Produced by British and Dominions Studios, and directed by Jack Raymond, THE SPECKLED BAND employs a brooding air in scenes set at Stoke Moran, the ancestral home of Dr. Grimesby Rylott (Harding) that is showing signs of decay due to years of neglect and Rylott's dependence on the inheritance income of his stepdaughters, Helen (Angela Baddeley) and Violet (Joyce Moore) Stoner, who reside with him in the crumbling manor house. Violet's mysterious death soon after she makes plans to marry brings family friend Dr. Watson (Athole Stewart) to the estate to console Helen. As Helen also consents to be a bride, she is fearful of her own life from the overbearing Rylott (the name changed from the 1892 story that identified him as Roylott). Watson shares his concerns with old friend Holmes, and after an appeal for help from Helen and a confrontation with the bullying Rylott, the detective involves himself in the case.

The trend at the time was to contemporize Holmes and THE SPECKLED BAND goes to great lengths to make him as up-to-date as possible, even to equipping his Baker Street rooms with modern office machinery and a secretarial staff. But he is the despair of his highly efficient workers, updating (or, as he puts it, "correcting") their files on his own. "I like a machine," he tells Watson. "It keeps me up to the mark!" And it is in the field as well as in his study that Holmes proves his superiority as a detective, as he and Watson rescue Helen from the same fate as her sister and bring Rylott to a grim but deserved fate.

In the interim, we are treated to interesting visuals, from both the dark chambers of the house to a gypsy caravan moving onto the estate at twilight, the latter action unnerving Helen further as her husband-to-be departs, leaving her alone against a desolate landscape. The scene in which a deadly Indian snake is revealed as Rylott's instrument of death is effectively handled. An attempt to close THE SPECKLED BAND on a happy note still carries a somber note in keeping with the film's tone. As Watson encourages Holmes to attend Helen's wedding, the great detective declines, taking a moment to reflect on how singularly alone his talent makes him. But he is nevertheless married to his profession as he resumes work on a chemistry experiment.

It is that hint of despair Massey (1896-1983) brought to the role that makes his Holmes a standout among other portrayals during an early '30s renaissance of Holmesian films both in England (a series starring Arthur Wontner, and a one-shot Robert Rendel in a 1932 version of THE HOUND OF THE BASKERVILLES co-scripted by Edgar Wallace), and in Hollywood by Clive Brook (THE RETURN OF SHERLOCK HOLMES, 1929; SHERLOCK HOLMES, 1932) and Reginald Owen (A STUDY IN SCARLET, 1933). Still known as a stage actor at the time, the Canadian-born Massey offered strong portrayals in such later Alexander Korda movies as THE SCARLET PIMPERNEL (1935), THINGS TO COME (1936) and THE DRUM (1938) before landing the lead in both the Broadway (1938) and screen (1940) versions of ABE LINCOLN IN ILLINOIS. Baddeley, whose most lasting fame came four decades later as the worldly-wise cook Mrs. Bridges on the TV serial UPSTAIRS, DOWNSTAIRS (1971-1975), is affecting as the potential victim.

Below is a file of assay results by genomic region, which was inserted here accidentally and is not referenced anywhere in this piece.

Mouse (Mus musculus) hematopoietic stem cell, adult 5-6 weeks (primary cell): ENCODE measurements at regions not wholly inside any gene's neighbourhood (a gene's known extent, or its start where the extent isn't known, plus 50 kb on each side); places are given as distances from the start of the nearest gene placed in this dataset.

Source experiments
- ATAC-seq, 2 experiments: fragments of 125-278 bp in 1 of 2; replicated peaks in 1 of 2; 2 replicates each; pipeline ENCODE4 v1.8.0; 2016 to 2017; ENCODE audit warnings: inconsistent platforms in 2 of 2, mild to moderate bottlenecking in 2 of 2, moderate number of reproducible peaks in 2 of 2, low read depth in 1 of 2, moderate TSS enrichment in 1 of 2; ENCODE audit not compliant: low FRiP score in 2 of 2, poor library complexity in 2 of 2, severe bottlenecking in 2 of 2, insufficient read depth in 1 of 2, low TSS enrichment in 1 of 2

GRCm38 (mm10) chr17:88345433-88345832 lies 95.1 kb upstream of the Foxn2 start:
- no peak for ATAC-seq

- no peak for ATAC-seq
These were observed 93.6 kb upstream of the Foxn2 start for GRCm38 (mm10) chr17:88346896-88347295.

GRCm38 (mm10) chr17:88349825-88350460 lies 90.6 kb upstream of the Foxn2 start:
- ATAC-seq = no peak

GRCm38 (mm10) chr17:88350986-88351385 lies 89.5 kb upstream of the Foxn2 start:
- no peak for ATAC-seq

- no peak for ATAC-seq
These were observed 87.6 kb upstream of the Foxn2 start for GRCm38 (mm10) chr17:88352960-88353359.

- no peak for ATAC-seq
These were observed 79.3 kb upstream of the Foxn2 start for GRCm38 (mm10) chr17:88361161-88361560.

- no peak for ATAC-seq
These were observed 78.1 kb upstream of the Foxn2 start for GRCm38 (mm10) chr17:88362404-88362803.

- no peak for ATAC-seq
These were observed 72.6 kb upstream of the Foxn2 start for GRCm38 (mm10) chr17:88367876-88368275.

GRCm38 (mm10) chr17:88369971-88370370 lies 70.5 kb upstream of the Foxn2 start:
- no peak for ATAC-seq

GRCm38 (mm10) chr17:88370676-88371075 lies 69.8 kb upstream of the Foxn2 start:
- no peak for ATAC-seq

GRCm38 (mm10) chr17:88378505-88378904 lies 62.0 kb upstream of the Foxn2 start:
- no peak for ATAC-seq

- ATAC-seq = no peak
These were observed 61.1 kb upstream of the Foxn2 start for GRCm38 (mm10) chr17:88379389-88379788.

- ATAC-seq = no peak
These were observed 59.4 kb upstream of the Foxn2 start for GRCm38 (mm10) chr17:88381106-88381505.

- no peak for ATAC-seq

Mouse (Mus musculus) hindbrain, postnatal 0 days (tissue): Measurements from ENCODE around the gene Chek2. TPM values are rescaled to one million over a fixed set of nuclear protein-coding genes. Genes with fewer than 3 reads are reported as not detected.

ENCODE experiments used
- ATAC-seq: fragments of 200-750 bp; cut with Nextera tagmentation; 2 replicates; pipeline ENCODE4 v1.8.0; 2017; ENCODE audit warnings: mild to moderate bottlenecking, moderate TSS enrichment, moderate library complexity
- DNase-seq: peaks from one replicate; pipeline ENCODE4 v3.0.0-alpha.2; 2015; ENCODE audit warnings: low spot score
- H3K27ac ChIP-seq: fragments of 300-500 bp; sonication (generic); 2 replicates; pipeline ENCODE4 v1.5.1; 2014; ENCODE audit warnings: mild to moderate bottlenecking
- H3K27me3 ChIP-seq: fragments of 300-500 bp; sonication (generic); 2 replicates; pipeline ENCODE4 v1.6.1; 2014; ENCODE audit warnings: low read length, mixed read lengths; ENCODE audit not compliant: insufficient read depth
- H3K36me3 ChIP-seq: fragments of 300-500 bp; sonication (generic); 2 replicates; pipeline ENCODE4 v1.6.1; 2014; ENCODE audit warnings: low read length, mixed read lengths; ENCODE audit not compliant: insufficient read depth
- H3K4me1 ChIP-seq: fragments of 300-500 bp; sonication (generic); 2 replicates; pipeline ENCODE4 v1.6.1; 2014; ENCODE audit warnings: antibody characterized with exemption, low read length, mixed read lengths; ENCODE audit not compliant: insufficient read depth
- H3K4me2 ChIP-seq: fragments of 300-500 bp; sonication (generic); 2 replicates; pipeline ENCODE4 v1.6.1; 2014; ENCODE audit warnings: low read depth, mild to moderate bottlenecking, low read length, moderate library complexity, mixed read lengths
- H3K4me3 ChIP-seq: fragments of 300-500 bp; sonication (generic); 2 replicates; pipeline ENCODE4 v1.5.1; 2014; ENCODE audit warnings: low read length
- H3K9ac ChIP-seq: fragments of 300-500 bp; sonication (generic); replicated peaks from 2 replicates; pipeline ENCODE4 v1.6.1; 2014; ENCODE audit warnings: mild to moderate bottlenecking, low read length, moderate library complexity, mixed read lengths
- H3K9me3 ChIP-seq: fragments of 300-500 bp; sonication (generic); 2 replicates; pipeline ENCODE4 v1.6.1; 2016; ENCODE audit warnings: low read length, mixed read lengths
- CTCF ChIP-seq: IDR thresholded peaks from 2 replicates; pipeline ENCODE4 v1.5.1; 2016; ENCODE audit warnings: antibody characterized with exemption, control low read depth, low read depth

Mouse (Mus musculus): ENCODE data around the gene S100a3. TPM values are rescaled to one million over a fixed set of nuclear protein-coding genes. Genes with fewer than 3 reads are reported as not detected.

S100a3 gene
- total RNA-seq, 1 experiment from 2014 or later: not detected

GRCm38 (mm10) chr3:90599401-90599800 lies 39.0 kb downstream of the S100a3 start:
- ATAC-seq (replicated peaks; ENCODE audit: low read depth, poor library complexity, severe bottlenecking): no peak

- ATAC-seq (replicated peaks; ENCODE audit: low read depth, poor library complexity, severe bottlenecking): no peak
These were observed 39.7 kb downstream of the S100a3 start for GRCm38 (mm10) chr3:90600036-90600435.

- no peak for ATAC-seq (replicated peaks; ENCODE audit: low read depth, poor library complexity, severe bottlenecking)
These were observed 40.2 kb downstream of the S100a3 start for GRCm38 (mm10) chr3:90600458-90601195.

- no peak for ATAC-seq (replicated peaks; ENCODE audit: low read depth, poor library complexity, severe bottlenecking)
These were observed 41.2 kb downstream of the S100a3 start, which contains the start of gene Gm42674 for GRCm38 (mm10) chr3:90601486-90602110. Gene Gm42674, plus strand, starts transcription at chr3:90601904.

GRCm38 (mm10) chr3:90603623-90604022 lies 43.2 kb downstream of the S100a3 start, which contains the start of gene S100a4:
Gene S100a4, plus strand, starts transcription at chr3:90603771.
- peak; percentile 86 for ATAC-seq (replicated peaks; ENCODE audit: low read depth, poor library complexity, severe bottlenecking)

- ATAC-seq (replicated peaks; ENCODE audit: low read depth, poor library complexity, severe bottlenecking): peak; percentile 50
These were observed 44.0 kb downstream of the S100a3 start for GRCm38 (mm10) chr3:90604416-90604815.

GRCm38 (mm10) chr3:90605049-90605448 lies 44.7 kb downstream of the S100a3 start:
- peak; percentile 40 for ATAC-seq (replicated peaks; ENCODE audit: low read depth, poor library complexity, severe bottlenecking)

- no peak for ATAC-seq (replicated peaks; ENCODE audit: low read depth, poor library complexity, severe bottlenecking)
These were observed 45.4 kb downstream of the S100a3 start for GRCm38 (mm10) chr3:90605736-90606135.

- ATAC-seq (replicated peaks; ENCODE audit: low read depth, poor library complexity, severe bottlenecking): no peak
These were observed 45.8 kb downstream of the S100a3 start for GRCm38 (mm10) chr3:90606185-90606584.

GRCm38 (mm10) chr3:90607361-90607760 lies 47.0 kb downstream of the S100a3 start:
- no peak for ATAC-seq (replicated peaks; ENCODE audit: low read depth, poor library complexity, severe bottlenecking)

But interestingly, the performance drawing the most attention is that of Harding, who throws his impressive frame and rumbling voice into the role of Rylott, and is even billed above Massey in the cast list. If he appears excessively melodramatic, Harding was an Old School actor of the London stage who had played Rylott in the three-act drama Conan Doyle fashioned from the original story for a successful run in 1910. Some 20 years later, his delineation of Rylott no doubt stirred memories in the producers of THE SPECKLED BAND, and he was effectively cast in this adaptation, whose screenplay by W.P. Lipscomb is drawn from Conan Doyle's theatrical version rather than the story.

Harding (1867-1952) must have also impressed Julius Hagen, the Twickenham Studios producer who issued all but one of Arthur Wontner's five entries as Holmes. Harding then essayed the greatest of the canon's villains, the Napoleon of Crime himself, Professor James Moriarty, in THE TRIUMPH OF SHERLOCK HOLMES (1935). Although far from Sidney Paget's somewhat Satanic image of Moriarty in "The Final Problem," Harding returned for another go at the role in the final Wontner, SILVER BLAZE (1937, released in the U.S. as MURDER AT THE BASKERVILLES in 1941). In each, Harding responds well to Wontner's trademark underplaying of Holmes, offering grandly glowering, overpowering performances in which he gives the ever-evil Moriarty his due.

Afterward, I jumped ahead to two of Rathbone's efforts as Holmes at Universal. Because this is the Holmes interpretation we know so well due to repeated TV showings back in the day, there's always a comfortable feeling at slipping into one of these productions, no matter how many times you've been a viewer. But it's also that return customer experience that lays the even dozen films Rathbone and Nigel Bruce as Watson made for the studio open to study for fault and inconsistency in quality, the kinds of things a critical viewer who happens to be a fan can overlook if not totally forget.

It's at this point you are reminded that the Holmes series entries were B movies from a company that at the time excelled at B movies. The skill of producer-director Roy William Neill, good scripting, Rathbone, Bruce and the usually excellent supporting casts did much to overcome inadequacies prompted by low budgets and reliance on such standing sets as Universal's fabled European village.